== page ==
Know More About Palestine

Friday Jan. 14, 2011 3:40 PM (EST+7)
Middle East impasse might hit funding says Norway

Read more: peace process, Palestinian statehood, Mahmoud Abbas,Norway, European Union, funding

JERUSALEM, Jan 14 (Reuters) - European nations may consider halting critical aid to Palestinians living on Israeli-occupied land if stalled peace talks fail to get going again, Norway's foreign minister was quoted as saying on Friday.

Europe has handed over an average 300 million euros each year over the past 17 years to Palestinian projects, helping keep the local economy afloat and easing social tensions.

Norway's Jonas Gahr Store told the Jerusalem Post that this aid was intended to help Palestinians build the infrastructure for a future state in land Israel captured in a 1967 war.

If that vision for some reason completely collapses or reaches a dead end, that argument will be challenged and we will keep hearing questions like why are we continuing to fund an (Israeli) occupation, Store said.

Middle East peace talks broke down in September just weeks after they were renewed in Washington, with the Palestinians walking out in protest at Israeli settlement building. There is no sign that the talks may resume anytime soon.

Store suggested that unless negotiations aimed at establishing a Palestinian state alongside Israel were resumed in a matter of months, Palestinians may win enough support to declare statehood unilaterally in the West Bank.

So far seven South American countries have recognised Palestinian statehood since the negotiations broke down, the latest of them being Guyana on Thursday.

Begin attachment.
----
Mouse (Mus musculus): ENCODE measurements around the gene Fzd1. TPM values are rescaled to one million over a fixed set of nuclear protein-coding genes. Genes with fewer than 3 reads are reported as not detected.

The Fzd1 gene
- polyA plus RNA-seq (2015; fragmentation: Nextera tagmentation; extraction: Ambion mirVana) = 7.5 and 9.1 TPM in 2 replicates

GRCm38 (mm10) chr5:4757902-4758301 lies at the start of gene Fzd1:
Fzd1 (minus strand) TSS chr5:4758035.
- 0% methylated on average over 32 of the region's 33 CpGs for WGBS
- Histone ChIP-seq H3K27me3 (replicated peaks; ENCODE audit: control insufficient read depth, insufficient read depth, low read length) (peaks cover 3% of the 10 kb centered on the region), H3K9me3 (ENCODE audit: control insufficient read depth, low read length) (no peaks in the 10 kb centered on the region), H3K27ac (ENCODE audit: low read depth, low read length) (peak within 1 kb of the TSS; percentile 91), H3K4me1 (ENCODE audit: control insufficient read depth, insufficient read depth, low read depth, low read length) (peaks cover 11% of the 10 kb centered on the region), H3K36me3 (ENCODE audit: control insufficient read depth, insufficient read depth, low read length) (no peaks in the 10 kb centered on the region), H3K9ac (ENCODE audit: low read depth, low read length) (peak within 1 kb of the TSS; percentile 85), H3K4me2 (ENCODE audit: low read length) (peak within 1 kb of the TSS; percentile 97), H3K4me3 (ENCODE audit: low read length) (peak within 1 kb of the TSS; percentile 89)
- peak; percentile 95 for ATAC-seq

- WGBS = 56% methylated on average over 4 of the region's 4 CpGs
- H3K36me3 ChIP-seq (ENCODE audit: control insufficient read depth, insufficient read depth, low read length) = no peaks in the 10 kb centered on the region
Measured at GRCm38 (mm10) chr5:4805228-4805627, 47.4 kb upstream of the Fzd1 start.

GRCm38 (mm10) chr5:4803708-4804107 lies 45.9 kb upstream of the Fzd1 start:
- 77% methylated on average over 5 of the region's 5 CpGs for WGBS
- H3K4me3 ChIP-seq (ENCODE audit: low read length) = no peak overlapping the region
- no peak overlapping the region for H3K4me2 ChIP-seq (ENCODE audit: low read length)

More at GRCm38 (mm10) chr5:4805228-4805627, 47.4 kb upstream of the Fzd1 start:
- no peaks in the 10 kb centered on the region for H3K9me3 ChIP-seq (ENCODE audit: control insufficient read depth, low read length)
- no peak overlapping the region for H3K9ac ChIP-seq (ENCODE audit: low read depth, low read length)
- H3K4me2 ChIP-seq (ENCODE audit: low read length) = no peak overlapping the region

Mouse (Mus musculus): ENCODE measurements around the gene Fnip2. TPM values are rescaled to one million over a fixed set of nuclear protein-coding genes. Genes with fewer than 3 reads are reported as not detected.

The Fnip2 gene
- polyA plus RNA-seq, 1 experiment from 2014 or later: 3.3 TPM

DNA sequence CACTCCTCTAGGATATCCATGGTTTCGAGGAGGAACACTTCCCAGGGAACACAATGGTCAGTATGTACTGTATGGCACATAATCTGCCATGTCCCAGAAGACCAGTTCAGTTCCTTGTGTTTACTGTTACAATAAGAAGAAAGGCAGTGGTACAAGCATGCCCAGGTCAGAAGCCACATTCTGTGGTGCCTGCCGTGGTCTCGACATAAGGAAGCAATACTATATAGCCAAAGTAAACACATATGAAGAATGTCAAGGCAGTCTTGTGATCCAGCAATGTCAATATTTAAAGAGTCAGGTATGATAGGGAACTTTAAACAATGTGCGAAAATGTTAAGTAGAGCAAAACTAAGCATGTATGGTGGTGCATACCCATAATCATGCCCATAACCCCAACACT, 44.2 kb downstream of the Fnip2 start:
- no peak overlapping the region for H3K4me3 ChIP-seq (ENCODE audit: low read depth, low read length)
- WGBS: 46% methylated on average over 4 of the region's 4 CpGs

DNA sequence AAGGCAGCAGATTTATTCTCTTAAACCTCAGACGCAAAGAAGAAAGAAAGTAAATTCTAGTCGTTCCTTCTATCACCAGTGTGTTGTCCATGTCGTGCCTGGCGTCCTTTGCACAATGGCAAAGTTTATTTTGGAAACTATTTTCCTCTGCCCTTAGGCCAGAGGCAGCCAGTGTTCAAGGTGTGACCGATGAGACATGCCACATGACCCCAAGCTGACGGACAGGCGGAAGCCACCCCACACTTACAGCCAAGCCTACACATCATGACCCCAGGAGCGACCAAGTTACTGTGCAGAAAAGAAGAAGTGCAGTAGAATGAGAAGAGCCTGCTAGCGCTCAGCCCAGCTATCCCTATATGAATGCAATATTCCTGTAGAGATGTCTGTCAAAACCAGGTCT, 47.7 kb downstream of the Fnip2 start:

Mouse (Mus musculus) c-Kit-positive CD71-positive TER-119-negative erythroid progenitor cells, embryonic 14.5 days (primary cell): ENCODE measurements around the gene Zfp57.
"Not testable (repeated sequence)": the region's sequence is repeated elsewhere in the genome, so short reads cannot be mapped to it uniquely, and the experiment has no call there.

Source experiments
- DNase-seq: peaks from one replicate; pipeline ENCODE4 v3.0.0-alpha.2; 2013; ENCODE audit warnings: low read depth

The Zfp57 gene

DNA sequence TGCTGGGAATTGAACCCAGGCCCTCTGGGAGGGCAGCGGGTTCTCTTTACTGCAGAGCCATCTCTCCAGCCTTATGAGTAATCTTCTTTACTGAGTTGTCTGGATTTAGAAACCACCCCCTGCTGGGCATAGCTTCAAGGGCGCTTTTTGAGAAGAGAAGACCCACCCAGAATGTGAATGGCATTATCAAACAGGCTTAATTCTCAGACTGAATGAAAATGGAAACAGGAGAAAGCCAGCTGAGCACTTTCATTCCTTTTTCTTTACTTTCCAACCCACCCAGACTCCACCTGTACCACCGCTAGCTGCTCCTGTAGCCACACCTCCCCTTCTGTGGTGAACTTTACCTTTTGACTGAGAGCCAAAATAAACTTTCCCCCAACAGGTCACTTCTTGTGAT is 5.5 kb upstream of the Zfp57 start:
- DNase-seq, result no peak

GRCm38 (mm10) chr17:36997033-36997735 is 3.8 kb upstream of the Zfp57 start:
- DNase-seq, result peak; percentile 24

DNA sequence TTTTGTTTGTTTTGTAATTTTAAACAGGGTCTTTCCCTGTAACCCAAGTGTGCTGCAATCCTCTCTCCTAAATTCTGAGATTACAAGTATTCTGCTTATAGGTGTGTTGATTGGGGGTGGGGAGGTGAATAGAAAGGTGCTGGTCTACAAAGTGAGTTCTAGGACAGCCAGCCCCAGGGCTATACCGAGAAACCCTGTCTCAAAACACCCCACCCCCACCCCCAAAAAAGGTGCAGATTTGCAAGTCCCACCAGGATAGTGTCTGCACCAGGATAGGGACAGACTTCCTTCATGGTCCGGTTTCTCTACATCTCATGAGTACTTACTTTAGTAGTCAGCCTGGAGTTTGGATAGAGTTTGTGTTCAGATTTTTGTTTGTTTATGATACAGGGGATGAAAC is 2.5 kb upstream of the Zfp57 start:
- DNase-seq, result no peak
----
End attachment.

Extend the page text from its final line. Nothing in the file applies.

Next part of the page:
Europe still preferred a negotiated settlement, Store said.

But if that process will enter a dead end, then I guess the climate can change throughout Europe, and we already see tendencies in that direction, he added, alluding to growing criticism of Israeli settlement building.

EU diplomats joined Washington this week in criticising Israel's recent demolition of buildings in East Jerusalem to make way for homes for Jewish families, as undermining the chances for peacemaking.

In a statement on Friday, Richard Falk, the United Nations Special Rapporteur on human rights, protested the deaths of four Palestinians this month in confrontations with Israeli troops, and Israel's razing of an historic Jerusalem building to make way for a new settlement.

Together these events demonstrate a general and unacceptable Israeli dispositon to use excessive force against Palestinians, Falk said.

It is time for the international community to step in and offer this long vulnerable Palestinian population protection against the violence perpetrated by Israeli authorities.






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